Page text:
and \(w_p\) as the world parameter.

Let \(C\) be the corresponding set of parameters for the conclusion (\(c(\tau^1_{\underline{i+1}})\), \(c(\tau^1_{\underline{i+2}})\), etc., and \(w_c\) ). Repetition\(^-\) is the following rule:

(12)\(\langle\)\(P, S^1_{\underline{1}}\)\(\rangle\)\( \therefore \)\(\langle\)\(C, S^2_{\underline{2}}\)\(\rangle\) is an instance of Repetition\(^-\) iff \(S^1=S^2\), and \(\forall x \in [1, i]\ p(\tau^1_{\underline{x}}) = c(\tau^1_{\underline{i+x}})\), and \(\forall x \in [1, j]\ p(\tau^2_{\underline{x}}) = c(\tau^2_{\underline{j+x}})\)\(\ldots\)and \(\forall x \in [1, k]\ p(\tau^n_{\underline{x}}) = c(\tau^n_{\underline{k+x}})\), and \(w_p=w_c\)

In general, validity will be thought of as a relation between more than sentences. The details depend on the language in question, so nothing but a sketch can be given here. Let me assume that we keep our discussion to closed formulas, so we don’t need to worry about assignments to variables. Suppose we abbreviate “sentence token \(S^m_{\underline{n}}\) is true in model \(\mathfrak{M}\) with its token-reflexives’ semantic values fixed appropriately by \(P\)” with \({\vDash^{\mathfrak{M}}}\langle P, S_{\underline{n}} \rangle\). Then we could define validity as follows:

(13) \(\langle P_1, S^1_{\underline{1}} \rangle, \langle P_2, S^2_{\underline{2}} \rangle \ldots \langle P_n, S^n_{\underline{n}} \rangle \vDash \langle C, S^{n+1}_{\underline{n+1}} \rangle\) iff for all models \(\mathfrak{M}\) such that \(\forall i\in [1, n]\), \({ {\vDash^{\mathfrak{M}}}\langle P_i, S^i_{\underline{i}} \rangle }\), it is also the case that \({\vDash^{\mathfrak{M}}}\langle C, S^{n+1}_{\underline{n+1}} \rangle\)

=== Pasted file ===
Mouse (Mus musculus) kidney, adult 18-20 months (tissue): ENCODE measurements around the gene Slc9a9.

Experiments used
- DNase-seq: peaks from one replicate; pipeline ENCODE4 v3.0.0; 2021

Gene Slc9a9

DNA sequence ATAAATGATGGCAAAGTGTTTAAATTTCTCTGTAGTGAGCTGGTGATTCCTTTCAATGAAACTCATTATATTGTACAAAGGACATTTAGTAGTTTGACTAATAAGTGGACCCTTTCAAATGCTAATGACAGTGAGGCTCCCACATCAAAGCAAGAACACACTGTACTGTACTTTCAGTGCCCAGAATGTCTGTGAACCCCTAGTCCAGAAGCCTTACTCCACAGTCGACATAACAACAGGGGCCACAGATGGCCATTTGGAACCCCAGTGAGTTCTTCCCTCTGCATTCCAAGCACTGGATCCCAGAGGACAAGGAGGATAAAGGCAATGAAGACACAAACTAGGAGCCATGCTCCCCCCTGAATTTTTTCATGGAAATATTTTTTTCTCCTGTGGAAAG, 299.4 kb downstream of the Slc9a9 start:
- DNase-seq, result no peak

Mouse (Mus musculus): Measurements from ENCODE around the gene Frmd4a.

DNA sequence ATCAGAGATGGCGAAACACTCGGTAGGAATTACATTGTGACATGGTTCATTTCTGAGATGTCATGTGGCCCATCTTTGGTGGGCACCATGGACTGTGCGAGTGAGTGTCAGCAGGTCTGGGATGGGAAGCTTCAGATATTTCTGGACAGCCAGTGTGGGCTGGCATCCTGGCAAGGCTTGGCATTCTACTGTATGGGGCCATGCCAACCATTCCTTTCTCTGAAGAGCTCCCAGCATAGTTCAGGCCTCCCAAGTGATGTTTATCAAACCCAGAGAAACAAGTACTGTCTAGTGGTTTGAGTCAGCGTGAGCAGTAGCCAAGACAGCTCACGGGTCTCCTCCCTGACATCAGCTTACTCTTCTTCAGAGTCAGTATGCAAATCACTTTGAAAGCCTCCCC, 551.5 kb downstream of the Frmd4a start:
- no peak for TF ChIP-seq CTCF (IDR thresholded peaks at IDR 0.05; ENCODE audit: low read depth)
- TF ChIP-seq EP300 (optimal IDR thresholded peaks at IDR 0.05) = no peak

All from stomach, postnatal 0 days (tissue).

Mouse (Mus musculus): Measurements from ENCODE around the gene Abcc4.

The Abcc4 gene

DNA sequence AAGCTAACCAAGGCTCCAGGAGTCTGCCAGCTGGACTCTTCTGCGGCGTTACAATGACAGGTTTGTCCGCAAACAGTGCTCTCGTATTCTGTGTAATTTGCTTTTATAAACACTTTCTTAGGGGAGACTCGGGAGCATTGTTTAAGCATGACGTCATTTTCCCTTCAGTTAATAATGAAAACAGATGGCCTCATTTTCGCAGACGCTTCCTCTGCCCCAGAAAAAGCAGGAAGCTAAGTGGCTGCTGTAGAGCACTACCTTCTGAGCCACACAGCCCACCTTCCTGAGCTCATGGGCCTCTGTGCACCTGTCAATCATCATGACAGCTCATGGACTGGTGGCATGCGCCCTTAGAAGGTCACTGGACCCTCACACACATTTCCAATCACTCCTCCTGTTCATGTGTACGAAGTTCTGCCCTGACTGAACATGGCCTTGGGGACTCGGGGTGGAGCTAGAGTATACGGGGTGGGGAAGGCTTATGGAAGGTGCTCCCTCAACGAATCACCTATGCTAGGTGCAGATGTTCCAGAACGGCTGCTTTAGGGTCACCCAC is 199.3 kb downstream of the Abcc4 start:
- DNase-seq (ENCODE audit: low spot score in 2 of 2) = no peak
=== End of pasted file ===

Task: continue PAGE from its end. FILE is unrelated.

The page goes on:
In the remainder of the paper, I argue that Repetition is a worthy replacement of Repetition, by defending it against two objections, and then by comparing it to two other similar logics, proposed for slightly different purposes.

6. Objection 1: Isn’t Repetition about Propositions, rather than Sentences?

Repetition\(^-\) requires a notion of argument that includes more than the logical form of sentences; namely, it includes information about the parameters to which token reflexive expressions are sensitive. But once we include this kind of information, one might worry that we have left the realm of logic as concerning sentences, and gone back to classical conceptions of logic as concerning contents of sentences.

The first part of the answer is that this isn’t quite where we are. At most, Repetition, which is a rule for argument-forms, requires information about the form of a sequence of pairs of a set of parameters and a sentence. The additional information only concerns the question whether certain parameters remain constant throughout an argument or not. In order to supply the relevant form, we do not need information, for example, about who the speaker(s) is (are); we only need to know if they stay constant throughout the argument or not.